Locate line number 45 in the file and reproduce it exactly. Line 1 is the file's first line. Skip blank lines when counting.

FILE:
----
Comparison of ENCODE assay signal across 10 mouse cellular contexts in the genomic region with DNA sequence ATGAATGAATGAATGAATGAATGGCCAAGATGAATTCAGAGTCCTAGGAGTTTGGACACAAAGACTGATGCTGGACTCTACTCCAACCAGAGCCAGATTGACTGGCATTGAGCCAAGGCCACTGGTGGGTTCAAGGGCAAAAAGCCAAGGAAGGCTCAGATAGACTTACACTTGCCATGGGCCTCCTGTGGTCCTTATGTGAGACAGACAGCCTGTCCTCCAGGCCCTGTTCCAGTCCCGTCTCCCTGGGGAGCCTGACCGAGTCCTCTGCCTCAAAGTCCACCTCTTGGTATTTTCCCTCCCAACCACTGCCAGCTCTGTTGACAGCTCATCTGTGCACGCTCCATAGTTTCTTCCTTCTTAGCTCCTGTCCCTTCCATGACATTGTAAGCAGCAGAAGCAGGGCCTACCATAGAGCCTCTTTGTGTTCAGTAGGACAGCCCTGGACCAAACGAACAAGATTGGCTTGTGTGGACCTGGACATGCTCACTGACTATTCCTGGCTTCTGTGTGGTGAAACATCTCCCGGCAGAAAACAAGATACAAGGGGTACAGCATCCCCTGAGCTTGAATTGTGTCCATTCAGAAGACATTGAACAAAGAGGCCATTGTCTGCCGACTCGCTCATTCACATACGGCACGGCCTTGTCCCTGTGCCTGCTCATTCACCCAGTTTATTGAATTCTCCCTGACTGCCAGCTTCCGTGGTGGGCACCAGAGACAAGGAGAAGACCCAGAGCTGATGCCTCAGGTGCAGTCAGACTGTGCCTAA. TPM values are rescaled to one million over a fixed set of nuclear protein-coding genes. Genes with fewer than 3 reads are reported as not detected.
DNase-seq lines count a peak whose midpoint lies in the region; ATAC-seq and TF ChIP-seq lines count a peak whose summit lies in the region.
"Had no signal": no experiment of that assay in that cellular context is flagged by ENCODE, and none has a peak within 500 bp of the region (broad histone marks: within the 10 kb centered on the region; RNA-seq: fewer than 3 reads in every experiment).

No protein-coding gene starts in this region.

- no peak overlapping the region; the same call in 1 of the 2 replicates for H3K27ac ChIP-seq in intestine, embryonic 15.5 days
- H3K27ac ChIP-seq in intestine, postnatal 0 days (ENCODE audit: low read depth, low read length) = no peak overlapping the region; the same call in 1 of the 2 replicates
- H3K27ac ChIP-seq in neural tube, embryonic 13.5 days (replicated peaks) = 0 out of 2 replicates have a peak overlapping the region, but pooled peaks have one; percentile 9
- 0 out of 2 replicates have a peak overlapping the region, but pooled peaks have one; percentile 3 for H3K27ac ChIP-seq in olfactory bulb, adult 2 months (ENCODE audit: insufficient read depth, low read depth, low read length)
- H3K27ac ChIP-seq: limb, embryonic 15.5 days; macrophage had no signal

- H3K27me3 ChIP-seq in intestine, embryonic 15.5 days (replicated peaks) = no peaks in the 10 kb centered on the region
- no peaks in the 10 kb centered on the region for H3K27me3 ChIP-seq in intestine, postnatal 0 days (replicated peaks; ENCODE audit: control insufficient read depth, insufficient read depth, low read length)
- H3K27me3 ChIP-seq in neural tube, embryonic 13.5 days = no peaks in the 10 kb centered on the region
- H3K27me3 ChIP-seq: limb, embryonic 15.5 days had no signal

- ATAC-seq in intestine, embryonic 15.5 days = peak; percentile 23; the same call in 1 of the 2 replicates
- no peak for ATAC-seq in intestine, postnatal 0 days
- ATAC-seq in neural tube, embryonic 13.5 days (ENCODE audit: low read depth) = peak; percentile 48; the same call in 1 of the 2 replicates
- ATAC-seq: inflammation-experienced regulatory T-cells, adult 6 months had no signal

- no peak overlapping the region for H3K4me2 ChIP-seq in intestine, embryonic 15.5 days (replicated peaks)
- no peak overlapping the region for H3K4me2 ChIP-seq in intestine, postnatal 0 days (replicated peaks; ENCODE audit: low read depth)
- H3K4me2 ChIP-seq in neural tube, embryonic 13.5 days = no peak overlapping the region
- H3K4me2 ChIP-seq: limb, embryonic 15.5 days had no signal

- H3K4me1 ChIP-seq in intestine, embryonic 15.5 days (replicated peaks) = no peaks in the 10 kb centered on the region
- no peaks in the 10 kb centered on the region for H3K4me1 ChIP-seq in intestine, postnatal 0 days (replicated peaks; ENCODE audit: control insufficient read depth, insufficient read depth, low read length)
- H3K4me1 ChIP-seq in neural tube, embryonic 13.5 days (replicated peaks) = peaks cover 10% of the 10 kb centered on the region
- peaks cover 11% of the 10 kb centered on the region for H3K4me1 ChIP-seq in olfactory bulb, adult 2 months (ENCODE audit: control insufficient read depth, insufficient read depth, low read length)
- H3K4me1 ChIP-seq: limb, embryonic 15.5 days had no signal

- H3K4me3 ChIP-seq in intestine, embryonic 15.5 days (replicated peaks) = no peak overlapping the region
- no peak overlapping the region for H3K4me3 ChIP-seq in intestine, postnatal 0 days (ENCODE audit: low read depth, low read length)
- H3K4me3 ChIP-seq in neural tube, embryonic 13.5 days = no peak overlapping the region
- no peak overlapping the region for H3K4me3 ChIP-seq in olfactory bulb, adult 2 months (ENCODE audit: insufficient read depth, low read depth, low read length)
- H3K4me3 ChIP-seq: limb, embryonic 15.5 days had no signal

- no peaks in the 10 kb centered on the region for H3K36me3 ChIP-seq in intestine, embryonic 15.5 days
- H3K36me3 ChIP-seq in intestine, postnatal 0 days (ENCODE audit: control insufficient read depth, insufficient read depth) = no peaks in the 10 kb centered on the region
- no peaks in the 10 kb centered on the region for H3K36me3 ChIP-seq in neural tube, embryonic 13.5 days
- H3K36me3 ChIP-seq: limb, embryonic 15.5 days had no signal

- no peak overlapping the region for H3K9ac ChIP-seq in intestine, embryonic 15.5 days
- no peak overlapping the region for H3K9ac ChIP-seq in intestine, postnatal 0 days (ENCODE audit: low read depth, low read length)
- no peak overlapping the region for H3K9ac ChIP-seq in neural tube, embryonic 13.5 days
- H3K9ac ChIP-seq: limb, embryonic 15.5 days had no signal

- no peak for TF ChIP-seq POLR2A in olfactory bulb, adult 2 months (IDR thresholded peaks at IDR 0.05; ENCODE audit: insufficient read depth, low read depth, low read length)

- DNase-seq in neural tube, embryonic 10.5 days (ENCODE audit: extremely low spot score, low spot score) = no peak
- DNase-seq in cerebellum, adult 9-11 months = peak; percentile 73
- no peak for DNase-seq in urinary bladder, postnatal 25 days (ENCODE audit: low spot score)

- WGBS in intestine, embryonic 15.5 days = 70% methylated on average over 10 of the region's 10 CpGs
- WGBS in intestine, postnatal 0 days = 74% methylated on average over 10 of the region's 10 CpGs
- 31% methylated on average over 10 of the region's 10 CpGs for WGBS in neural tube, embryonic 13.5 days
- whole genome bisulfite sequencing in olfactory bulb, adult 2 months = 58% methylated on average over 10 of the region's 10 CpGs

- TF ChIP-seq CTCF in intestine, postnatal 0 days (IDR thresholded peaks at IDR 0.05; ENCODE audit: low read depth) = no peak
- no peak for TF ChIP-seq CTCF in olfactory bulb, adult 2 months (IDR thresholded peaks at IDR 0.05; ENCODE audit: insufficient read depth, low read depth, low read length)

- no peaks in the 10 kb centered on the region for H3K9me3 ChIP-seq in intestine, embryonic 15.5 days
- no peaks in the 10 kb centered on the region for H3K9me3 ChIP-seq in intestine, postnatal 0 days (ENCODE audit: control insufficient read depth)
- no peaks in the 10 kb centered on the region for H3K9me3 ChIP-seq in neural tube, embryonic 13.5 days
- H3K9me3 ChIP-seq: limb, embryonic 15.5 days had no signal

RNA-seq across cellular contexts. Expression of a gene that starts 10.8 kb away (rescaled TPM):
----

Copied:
- WGBS in intestine, postnatal 0 days = 74% methylated on average over 10 of the region's 10 CpGs